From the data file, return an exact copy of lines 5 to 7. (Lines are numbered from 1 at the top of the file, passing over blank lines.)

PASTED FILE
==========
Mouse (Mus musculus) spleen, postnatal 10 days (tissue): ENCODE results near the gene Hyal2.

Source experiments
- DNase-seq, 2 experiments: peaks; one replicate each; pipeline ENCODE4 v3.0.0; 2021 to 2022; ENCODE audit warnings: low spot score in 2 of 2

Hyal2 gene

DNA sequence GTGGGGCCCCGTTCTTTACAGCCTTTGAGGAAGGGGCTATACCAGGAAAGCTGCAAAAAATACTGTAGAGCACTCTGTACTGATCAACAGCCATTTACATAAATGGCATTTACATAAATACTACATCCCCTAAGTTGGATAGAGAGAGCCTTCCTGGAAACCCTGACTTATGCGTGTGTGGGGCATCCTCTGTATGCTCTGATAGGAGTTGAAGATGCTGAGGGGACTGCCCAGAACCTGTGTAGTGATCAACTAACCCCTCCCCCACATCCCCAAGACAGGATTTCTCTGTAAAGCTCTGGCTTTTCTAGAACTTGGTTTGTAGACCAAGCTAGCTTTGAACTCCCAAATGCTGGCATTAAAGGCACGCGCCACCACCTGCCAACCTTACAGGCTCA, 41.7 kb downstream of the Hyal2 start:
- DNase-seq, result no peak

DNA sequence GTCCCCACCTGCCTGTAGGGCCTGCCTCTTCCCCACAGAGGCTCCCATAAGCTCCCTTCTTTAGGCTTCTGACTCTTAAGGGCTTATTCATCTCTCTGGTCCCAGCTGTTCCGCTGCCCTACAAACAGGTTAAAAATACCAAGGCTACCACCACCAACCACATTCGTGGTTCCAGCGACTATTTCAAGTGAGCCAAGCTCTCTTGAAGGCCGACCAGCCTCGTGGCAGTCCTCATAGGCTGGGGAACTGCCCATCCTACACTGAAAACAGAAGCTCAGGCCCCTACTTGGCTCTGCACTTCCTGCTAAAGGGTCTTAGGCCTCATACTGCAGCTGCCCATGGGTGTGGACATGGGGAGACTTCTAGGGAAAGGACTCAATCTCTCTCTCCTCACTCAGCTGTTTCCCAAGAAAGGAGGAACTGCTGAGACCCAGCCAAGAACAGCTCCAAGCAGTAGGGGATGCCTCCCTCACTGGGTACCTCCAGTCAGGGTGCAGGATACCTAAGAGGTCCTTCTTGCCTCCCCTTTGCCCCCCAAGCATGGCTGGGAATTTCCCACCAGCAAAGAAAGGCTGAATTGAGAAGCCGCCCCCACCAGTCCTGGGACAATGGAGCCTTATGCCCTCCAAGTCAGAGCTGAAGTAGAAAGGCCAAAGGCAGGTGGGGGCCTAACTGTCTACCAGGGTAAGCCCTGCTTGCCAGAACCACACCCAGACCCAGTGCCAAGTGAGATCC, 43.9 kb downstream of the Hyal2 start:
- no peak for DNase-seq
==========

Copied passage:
DNA sequence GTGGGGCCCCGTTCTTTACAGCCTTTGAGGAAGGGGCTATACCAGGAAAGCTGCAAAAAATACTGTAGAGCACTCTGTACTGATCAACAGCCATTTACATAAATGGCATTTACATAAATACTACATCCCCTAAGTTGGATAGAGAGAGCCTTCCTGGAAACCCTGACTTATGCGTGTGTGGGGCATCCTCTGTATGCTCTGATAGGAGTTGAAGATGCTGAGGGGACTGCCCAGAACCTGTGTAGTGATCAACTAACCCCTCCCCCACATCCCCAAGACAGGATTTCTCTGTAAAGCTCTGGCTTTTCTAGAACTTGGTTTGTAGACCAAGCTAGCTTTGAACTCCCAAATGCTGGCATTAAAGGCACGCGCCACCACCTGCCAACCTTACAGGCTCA, 41.7 kb downstream of the Hyal2 start:
- DNase-seq, result no peak

DNA sequence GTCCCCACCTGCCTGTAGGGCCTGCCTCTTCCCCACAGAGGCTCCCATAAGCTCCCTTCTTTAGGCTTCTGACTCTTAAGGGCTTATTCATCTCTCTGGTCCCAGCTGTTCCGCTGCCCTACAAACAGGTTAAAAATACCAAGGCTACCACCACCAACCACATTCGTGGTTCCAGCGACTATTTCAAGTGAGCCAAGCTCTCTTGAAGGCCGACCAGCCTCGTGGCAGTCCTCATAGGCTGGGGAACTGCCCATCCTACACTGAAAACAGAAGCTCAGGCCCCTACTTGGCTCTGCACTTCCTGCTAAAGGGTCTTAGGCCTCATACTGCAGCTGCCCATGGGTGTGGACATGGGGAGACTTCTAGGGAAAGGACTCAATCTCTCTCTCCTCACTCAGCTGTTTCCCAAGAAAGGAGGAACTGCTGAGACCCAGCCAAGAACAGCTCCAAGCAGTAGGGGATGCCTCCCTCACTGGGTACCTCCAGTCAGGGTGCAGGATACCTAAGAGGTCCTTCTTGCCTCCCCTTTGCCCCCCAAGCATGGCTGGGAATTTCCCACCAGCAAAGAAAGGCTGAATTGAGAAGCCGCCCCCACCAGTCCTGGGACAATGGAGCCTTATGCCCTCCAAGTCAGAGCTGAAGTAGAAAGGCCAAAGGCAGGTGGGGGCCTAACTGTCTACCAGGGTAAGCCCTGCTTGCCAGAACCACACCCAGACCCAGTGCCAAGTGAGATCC, 43.9 kb downstream of the Hyal2 start: